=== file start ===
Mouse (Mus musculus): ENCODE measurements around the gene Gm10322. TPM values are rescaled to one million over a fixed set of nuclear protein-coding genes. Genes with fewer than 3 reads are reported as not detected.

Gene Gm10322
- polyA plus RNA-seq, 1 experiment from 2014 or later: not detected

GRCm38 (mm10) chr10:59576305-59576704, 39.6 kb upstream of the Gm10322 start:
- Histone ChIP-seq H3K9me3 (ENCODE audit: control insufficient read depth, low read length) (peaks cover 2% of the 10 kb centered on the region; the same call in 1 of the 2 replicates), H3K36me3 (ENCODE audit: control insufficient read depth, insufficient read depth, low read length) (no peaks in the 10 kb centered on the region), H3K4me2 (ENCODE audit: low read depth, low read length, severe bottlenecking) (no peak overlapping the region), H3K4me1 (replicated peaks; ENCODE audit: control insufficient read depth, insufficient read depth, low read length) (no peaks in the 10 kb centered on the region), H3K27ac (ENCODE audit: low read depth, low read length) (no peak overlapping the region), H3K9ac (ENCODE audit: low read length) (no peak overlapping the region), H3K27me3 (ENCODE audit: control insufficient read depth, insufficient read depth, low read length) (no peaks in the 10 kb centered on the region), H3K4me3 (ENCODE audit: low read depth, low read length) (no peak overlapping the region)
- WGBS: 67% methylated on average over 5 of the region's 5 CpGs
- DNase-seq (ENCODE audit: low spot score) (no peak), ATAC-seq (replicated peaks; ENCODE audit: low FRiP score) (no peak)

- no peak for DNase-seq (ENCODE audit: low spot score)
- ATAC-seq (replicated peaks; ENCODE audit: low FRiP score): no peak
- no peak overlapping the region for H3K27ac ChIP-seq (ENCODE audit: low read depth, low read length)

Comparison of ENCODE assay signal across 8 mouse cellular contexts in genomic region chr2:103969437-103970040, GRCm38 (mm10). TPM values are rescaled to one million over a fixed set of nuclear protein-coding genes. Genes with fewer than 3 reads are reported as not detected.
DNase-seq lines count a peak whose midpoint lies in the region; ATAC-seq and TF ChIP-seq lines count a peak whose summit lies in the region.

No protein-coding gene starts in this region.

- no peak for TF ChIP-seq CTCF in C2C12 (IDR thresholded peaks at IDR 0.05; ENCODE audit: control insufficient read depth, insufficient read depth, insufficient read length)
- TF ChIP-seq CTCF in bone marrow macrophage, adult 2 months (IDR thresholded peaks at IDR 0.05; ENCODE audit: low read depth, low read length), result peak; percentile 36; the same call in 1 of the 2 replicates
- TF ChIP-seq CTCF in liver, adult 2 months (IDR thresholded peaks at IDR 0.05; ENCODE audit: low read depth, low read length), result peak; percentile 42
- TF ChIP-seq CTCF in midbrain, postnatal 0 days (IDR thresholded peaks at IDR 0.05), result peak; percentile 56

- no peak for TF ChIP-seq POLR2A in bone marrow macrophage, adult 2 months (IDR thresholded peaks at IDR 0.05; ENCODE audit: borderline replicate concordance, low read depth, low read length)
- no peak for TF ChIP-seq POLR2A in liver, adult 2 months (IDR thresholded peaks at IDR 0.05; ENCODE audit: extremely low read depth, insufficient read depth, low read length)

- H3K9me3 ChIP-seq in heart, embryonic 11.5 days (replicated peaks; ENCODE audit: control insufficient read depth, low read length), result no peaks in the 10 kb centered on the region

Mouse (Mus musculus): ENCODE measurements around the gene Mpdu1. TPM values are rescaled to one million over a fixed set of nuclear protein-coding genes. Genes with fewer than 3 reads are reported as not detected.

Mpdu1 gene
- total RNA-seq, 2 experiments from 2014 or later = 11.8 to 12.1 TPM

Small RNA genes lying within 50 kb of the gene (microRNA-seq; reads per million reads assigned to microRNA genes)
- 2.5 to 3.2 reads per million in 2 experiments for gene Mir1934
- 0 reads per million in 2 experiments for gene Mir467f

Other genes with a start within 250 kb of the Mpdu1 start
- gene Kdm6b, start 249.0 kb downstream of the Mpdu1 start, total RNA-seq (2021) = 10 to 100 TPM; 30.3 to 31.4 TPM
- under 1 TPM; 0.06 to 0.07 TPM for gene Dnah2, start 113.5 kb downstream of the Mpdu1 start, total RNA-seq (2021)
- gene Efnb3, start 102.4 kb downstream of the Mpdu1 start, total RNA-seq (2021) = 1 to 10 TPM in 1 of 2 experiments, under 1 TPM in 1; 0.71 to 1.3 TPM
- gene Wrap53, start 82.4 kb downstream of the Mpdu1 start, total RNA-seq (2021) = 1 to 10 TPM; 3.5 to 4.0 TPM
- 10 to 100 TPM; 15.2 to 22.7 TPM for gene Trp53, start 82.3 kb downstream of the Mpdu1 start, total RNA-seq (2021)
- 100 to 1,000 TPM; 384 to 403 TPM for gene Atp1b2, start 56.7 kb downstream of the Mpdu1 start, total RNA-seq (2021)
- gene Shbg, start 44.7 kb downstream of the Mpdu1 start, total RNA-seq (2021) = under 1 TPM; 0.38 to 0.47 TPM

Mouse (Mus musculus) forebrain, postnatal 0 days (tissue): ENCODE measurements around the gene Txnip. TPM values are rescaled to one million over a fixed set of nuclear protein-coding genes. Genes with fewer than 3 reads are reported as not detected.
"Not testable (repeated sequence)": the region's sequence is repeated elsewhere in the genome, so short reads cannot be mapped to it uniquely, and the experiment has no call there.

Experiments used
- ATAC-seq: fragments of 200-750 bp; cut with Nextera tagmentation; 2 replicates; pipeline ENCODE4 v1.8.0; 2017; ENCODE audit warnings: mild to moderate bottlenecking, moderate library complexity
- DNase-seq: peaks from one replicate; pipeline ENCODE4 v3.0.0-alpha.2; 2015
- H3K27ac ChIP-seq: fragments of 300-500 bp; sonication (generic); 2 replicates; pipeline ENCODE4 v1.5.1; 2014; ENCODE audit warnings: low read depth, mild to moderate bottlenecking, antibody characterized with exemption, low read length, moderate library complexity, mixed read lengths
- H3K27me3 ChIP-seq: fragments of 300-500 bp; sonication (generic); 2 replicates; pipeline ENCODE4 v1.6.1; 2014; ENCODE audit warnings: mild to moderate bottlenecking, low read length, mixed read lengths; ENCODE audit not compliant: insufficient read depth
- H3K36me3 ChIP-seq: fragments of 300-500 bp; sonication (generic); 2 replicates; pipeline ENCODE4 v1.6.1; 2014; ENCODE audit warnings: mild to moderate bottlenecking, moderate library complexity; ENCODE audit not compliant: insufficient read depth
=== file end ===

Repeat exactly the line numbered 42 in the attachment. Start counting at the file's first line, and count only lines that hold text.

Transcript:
- H3K36me3 ChIP-seq: fragments of 300-500 bp; sonication (generic); 2 replicates; pipeline ENCODE4 v1.6.1; 2014; ENCODE audit warnings: mild to moderate bottlenecking, moderate library complexity; ENCODE audit not compliant: insufficient read depth